Schumacher himself acknowledged this in The Guardian earlier this week, saying, “Tyres are the thing that has changed most since I last raced three years ago.  With my driving style, I have to get the car to the point that I work better with this narrower front tyre. I want the car to move around the corner the way I think it should be doing it. That’s something we have to work on.”

This is an interesting line of discussion for Schumacher.  In earlier years, he never spoke of the car’s handling characteristics in relation to his driving style, or vice versa.  He was known for driving around a car’s problems, and just coping.  In fact, Ross Brawn has said that Schumacher had so much raw talent that he often flattered the car, which made it more difficult to diagnose areas that needed improvement.  Apparently this year, the car’s flaws are readily apparent.

Schumacher also noted that the cars are slower now than they were in 2006: “If you look at the lap times, you can see that we are a lot slower than when I was driving before. That’s because of the tyres we have now. It’s not possible to push as hard as before, so therefore it’s easier for the driver.”

In fact, he sounded almost as if he’d run the race on cruise control. “The race wasn’t very hard for me,” he said.  “It was good fun…I’m quite happy about the way it worked out. When it became clear later in the race I would not be able to overtake, I was concentrating on the driver behind me [Jenson Button], trying not to make any mistakes and bringing the car home.”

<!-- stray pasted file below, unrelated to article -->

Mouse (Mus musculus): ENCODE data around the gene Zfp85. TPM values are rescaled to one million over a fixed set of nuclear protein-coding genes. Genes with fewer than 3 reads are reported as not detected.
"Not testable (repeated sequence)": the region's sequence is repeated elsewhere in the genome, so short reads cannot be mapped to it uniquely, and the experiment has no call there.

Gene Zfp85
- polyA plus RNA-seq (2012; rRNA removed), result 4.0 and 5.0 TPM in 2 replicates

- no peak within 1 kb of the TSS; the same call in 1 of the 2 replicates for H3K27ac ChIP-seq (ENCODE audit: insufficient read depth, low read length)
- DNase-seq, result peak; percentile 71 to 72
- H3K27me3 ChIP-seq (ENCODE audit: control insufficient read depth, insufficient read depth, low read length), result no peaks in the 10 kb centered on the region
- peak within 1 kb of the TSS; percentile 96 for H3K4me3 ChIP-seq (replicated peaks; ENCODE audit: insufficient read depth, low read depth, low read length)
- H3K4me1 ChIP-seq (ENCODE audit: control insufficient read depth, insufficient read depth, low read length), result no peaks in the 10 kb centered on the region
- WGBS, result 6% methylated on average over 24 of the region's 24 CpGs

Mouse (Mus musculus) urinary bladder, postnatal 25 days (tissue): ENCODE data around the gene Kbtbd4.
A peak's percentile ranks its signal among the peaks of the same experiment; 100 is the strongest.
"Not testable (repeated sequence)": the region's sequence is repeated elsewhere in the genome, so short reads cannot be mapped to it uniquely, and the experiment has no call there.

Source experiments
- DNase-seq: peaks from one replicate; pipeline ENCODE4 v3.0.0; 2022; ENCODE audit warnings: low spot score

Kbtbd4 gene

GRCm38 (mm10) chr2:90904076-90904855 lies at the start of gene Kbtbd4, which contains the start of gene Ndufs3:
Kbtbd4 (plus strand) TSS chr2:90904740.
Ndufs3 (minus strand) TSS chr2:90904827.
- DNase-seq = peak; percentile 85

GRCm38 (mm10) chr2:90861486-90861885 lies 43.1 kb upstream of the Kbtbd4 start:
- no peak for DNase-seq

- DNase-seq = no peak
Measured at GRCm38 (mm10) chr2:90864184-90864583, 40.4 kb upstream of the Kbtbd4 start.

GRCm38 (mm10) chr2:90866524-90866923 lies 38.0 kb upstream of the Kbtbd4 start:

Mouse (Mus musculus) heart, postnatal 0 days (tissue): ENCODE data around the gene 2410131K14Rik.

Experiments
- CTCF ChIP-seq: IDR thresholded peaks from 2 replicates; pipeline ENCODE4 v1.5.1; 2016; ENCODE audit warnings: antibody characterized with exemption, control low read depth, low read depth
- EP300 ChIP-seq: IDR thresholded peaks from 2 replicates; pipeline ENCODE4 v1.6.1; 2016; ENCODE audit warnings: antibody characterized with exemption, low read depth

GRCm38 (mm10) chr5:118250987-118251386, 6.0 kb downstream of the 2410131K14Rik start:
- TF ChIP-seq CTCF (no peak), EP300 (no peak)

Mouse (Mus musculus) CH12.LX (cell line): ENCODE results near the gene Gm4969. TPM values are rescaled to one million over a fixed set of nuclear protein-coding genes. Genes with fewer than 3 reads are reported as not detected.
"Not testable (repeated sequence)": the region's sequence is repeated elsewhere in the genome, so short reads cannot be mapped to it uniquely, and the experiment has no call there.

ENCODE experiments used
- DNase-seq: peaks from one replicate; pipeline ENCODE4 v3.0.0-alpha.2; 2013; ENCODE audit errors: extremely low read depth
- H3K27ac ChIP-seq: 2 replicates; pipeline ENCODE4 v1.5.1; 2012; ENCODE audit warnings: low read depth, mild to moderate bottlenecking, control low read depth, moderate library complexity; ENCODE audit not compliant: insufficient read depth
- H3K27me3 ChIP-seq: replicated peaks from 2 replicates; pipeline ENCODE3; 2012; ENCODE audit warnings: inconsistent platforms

While some have been critical of Schumacher’s sixth place finish, the fact is, once he was slotted behind Rosberg, there was little chance he’d be able to pass his younger team mate unless Rosberg either lost time in his sole pit stop, or made a mistake on track, neither of which happened.  Schumacher was a victim of the processional aspect of the race, as were all the other top finishers.  In the end, he drove a measured race, with an eye to conserving equipment and racking up points.

As for Rosberg’s performance in Bahrain, it’s a track where he’s always done well (he won there twice in GP2), and apparently he also prefers an oversteer characteristic in the car’s handling, which means that the new front tire and heavy fuel load combination should suit him to a T.  Certainly this seemed to be the case in Sunday’s race.